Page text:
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Thursday, July 25, 2013

Book Review: City of Hope by Kate Kerrigan

City-of-Hope

City of Hope by Kate Kerrigan
ARC, Paperback, 355 pages
William Morrow Paperbacks
June 25, 2013
★★★½☆☆

Genre: Historical Fiction

Source: Received from publisher for review as part of TLC Book Tours

An uplifting, inspiring and heartwarming story of a woman truly ahead of her time, City of Hope is the heart-rending but inspiring follow-up to Ellis Island

It is the 1930s and when her beloved husband, John, suddenly dies, young Ellie Hogan decides to leave Ireland and return to New York. She hopes that the city's vibrancy will distract her from her grief. But the Depression has rendered the city unrecognizable-gone is the energy and atmosphere of fun that Ellie fell in love with ten years before.

Plunging headfirst into a new life, Ellie pours all her passion and energy into running a home and refuge for the homeless. In return they give her the kind of love, support and friendship she needs to try and overcome her grief. Until, one day, someone she thought she'd never see again steps through her door. It seems that even the Atlantic isn't big enough to prevent the tragedies of the past from catching up with her.

City of Hope is the follow up to Ellis Island released in 2009. Again we see Ellie leaving Ireland behind to move to the Big City in America. Again we deal with some culture shock, but in a slightly different way that before because this time around Ellie is coming over as a wealthy woman to a Depression Era New York City. When we first begin to meet characters that we met in the first book I began to worry that it was going to be a sort of re-hash of the first book- however again I was surprised by the fact that I ended up getting a story I didn’t expect.

There is a LARGE cast of characters here – and while you may not remember who is who exactly, you get the feel of the large community that Ellie creates around her. Some characters came and went too abruptly for me to really connect with them or care about what ended up happening to them, but there were certainly those you could care about and connect with. Having such a diverse cast (diverse in SO many ways) allows there to be something for almost any reader. But Ellie is a hard character to read – I thought I knew where she was going but was disappointed with her choices toward the end of the book. I felt like everything had been leading up to this big decision and established the reader’s commitment to that decision and then she does a complete turn-around at the end – I’m not really sure she grew as a person after all of that. I don’t know that I was disappointed with her choice, per se, but more so with her wishy-washy-ness and how I felt that there was character development that didn’t really do much for me. I was actually really into Ellie’s story until about the last two chapters.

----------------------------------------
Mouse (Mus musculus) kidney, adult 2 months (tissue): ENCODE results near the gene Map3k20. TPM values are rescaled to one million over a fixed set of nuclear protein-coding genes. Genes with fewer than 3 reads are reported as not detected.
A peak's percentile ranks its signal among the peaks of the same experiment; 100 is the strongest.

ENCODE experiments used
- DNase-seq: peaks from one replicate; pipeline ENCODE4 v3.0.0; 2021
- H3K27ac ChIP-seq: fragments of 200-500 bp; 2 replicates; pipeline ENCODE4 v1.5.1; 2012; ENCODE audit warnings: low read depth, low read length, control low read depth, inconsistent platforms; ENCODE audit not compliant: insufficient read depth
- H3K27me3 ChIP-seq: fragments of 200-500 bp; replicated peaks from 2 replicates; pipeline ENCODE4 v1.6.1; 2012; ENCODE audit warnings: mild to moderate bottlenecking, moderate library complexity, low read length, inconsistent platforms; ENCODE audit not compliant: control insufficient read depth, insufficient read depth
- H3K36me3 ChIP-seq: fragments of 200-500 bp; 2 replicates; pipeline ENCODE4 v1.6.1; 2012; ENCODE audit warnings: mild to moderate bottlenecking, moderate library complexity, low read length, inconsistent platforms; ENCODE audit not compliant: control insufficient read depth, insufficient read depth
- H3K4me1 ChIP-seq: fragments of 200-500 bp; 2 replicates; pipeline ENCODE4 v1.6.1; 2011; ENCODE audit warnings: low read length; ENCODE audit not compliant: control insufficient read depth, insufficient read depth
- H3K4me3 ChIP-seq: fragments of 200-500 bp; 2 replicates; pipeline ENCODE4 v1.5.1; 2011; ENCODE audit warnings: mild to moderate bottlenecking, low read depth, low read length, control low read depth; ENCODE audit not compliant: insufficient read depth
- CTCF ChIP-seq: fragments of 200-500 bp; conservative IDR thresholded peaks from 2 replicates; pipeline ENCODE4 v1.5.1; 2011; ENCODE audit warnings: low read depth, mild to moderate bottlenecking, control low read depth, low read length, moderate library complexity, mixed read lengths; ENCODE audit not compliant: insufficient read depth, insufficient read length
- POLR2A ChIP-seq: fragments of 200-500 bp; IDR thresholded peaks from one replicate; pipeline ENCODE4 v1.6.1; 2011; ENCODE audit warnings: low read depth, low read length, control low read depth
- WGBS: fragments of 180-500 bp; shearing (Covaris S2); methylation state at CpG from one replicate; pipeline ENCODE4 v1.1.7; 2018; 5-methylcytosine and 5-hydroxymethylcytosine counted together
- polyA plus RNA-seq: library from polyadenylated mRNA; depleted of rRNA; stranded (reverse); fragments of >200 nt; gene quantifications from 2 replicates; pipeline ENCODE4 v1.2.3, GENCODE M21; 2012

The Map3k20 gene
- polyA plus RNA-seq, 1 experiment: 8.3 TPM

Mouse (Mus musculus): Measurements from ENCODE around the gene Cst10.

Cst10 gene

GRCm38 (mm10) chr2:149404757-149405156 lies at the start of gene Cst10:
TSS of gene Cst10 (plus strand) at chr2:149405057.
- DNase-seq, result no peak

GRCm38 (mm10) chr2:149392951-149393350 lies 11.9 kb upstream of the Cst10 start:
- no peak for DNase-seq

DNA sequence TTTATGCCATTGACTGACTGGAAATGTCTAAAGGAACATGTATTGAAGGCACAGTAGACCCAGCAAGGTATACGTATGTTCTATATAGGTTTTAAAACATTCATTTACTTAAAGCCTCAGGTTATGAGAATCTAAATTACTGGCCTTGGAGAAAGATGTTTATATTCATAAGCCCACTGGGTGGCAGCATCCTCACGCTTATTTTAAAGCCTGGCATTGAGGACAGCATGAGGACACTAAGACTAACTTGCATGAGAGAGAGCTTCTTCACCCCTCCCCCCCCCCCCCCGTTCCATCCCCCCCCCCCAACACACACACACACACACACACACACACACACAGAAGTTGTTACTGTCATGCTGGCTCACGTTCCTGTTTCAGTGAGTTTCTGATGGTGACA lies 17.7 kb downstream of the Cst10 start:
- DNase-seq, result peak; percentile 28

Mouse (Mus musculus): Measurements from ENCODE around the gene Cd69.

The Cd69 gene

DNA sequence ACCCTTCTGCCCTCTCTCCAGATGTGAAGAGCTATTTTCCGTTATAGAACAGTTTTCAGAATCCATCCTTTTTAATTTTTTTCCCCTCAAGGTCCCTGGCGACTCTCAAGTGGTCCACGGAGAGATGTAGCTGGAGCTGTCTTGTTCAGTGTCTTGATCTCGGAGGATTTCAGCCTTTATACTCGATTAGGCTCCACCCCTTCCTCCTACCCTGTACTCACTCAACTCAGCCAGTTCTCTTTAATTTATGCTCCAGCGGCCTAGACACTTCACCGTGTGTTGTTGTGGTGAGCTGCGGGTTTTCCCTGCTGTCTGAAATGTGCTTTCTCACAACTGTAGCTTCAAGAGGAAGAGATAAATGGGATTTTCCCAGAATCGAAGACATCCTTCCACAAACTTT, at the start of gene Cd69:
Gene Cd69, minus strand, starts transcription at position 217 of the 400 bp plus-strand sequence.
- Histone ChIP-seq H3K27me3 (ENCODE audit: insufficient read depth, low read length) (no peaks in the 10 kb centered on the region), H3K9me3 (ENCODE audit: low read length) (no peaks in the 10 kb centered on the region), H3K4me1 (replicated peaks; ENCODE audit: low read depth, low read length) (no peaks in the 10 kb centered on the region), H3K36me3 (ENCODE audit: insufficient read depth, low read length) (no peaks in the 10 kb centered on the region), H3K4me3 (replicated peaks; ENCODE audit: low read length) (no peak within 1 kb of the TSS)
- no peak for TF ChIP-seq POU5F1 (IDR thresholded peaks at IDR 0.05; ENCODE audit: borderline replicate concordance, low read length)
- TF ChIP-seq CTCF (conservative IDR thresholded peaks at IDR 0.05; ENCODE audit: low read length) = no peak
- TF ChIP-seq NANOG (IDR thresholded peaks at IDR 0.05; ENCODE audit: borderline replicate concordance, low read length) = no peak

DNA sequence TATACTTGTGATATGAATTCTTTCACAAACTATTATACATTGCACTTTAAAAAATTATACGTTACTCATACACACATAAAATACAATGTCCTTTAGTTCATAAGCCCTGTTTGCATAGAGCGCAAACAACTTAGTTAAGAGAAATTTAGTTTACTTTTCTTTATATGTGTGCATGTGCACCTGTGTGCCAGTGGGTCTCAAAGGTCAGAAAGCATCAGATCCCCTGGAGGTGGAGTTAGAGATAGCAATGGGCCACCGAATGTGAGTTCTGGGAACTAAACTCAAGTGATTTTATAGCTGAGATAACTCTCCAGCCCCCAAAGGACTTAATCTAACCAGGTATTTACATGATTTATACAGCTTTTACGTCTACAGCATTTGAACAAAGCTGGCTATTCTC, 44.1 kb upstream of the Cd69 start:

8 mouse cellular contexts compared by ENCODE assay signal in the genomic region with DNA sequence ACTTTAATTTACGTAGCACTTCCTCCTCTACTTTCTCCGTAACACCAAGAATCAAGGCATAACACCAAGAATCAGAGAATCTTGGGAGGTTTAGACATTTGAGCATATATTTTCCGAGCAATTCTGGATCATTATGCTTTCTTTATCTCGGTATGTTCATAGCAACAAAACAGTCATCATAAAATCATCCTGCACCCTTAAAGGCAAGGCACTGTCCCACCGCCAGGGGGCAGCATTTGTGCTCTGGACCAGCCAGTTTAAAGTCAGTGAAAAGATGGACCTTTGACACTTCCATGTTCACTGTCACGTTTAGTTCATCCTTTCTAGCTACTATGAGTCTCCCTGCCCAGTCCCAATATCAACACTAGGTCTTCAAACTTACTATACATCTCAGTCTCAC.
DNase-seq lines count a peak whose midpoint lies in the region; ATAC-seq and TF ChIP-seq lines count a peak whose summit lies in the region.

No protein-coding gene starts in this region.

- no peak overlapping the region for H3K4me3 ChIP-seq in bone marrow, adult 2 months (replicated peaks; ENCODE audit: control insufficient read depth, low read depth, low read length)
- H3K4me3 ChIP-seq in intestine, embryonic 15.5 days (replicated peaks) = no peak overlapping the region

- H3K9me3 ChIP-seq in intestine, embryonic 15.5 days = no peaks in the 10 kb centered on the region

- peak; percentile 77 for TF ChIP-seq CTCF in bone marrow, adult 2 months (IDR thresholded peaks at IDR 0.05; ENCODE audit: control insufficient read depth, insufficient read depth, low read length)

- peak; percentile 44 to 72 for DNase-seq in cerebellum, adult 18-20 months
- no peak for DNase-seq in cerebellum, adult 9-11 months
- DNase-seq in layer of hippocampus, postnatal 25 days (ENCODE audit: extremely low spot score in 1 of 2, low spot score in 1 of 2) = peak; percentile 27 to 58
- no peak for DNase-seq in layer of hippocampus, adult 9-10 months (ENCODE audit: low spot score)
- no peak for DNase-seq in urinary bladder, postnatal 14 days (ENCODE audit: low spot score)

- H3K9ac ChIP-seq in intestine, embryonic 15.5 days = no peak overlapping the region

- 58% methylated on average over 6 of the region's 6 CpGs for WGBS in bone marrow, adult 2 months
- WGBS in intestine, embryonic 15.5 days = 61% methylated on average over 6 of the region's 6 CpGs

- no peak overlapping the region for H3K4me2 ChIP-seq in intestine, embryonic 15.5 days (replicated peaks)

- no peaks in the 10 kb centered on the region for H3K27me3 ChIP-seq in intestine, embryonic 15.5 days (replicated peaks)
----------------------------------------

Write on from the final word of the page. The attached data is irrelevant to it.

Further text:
I enjoyed the new view on the Depression. Normally you see people really down on their luck, and you do see that here, but they actually try to find ways to build themselves out of it and the way they did so was interesting. The author creates a unique feel to the environment that they are living in.

The one thing I found hard to buy into was that Ellie has this endless supply of money from businesses that she built up in Ireland – but I didn’t really feel it was believable. How did what was considered a lot of money in a rural community in Ireland in pre 1930 equate to lots of wealth in New York City (even during the Depression the kinds of things she was buying would still have been expensive comparatively)?

I enjoyed the book, but wouldn’t say I loved it. I will likely read the upcoming third book because I want to know where her “big decision” ends up taking her – but I was sort of hoping it was going to resolve itself in book two.

Author Kate Kerrigan also has written Ellis Island and the third book in the series will be upcoming, Land of Dreams. Outside the series, Kerrigan has written Recipes for a Perfect Marriage. You can visit Kate Kerrigan’s website for additional information about the book. If you would like to preview the story before reading it, why not try out this excerpt of the book?

My reviews of other books by this author:

Reviews of this book by other bloggers:

tlc tour host


You can check out the rest of the stops on the TLC Book Tour for City of Hope (I am the last stop I think).

 

Here are some choices for purchasing the book: Amazon, B&N, RJ Julia (my fav indie bookstore). 

 

Copyright © 2013 by The Maiden’s Court

5 comments:

  1. The cover of this one looks so interesting. But I didn't realize it is part of a series and I'm not sure I want to tackle the entire series. Thanks for the review.

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    Replies
    1. It can really be read as a stand-alone in my opinion. There are quite enough references through out to the events that occurred in the first novel. It also is only book 2 in a planned 3 book series.

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  2. I was disappointed with Ellie's choices, too, but at least I felt like I could understand why she made them. Can't wait for the last book!

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    Replies
    1. I could sort of understand the choices she made - all except the last, big one which I am still confused by.

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  3. Thanks for sharing your thoughts on this book for the tour!

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Thanks for leaving your comments! I love reading them and try to reply to all!